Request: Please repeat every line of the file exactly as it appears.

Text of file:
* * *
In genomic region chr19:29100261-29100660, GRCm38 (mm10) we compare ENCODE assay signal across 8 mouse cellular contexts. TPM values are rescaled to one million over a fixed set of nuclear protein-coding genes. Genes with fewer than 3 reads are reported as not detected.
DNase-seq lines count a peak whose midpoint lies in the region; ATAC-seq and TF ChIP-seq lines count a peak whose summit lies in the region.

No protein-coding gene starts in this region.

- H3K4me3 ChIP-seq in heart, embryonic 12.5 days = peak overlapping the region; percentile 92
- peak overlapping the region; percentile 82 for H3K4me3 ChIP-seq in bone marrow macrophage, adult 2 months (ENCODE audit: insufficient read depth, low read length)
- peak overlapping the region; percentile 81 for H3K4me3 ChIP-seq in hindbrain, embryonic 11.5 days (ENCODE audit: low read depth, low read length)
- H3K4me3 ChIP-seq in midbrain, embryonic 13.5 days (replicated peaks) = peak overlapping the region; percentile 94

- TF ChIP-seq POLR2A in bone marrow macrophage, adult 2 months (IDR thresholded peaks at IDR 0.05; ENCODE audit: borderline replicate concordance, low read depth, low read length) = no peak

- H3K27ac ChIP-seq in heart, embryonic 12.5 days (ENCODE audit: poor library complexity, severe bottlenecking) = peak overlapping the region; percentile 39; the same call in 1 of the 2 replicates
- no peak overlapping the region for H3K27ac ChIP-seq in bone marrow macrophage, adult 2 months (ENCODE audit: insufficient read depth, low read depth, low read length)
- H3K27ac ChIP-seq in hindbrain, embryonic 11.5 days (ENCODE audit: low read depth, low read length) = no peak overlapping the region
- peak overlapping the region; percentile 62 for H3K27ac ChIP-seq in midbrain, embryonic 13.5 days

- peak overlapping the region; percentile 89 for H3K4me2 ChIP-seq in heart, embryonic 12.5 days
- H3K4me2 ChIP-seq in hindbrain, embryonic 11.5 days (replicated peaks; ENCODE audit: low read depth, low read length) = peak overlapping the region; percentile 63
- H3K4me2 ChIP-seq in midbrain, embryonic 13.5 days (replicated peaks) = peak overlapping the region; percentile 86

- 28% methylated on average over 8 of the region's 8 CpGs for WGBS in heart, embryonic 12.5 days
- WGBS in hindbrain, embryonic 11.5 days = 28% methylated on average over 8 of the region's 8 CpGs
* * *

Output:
In genomic region chr19:29100261-29100660, GRCm38 (mm10) we compare ENCODE assay signal across 8 mouse cellular contexts. TPM values are rescaled to one million over a fixed set of nuclear protein-coding genes. Genes with fewer than 3 reads are reported as not detected.
DNase-seq lines count a peak whose midpoint lies in the region; ATAC-seq and TF ChIP-seq lines count a peak whose summit lies in the region.

No protein-coding gene starts in this region.

- H3K4me3 ChIP-seq in heart, embryonic 12.5 days = peak overlapping the region; percentile 92
- peak overlapping the region; percentile 82 for H3K4me3 ChIP-seq in bone marrow macrophage, adult 2 months (ENCODE audit: insufficient read depth, low read length)
- peak overlapping the region; percentile 81 for H3K4me3 ChIP-seq in hindbrain, embryonic 11.5 days (ENCODE audit: low read depth, low read length)
- H3K4me3 ChIP-seq in midbrain, embryonic 13.5 days (replicated peaks) = peak overlapping the region; percentile 94

- TF ChIP-seq POLR2A in bone marrow macrophage, adult 2 months (IDR thresholded peaks at IDR 0.05; ENCODE audit: borderline replicate concordance, low read depth, low read length) = no peak

- H3K27ac ChIP-seq in heart, embryonic 12.5 days (ENCODE audit: poor library complexity, severe bottlenecking) = peak overlapping the region; percentile 39; the same call in 1 of the 2 replicates
- no peak overlapping the region for H3K27ac ChIP-seq in bone marrow macrophage, adult 2 months (ENCODE audit: insufficient read depth, low read depth, low read length)
- H3K27ac ChIP-seq in hindbrain, embryonic 11.5 days (ENCODE audit: low read depth, low read length) = no peak overlapping the region
- peak overlapping the region; percentile 62 for H3K27ac ChIP-seq in midbrain, embryonic 13.5 days

- peak overlapping the region; percentile 89 for H3K4me2 ChIP-seq in heart, embryonic 12.5 days
- H3K4me2 ChIP-seq in hindbrain, embryonic 11.5 days (replicated peaks; ENCODE audit: low read depth, low read length) = peak overlapping the region; percentile 63
- H3K4me2 ChIP-seq in midbrain, embryonic 13.5 days (replicated peaks) = peak overlapping the region; percentile 86

- 28% methylated on average over 8 of the region's 8 CpGs for WGBS in heart, embryonic 12.5 days
- WGBS in hindbrain, embryonic 11.5 days = 28% methylated on average over 8 of the region's 8 CpGs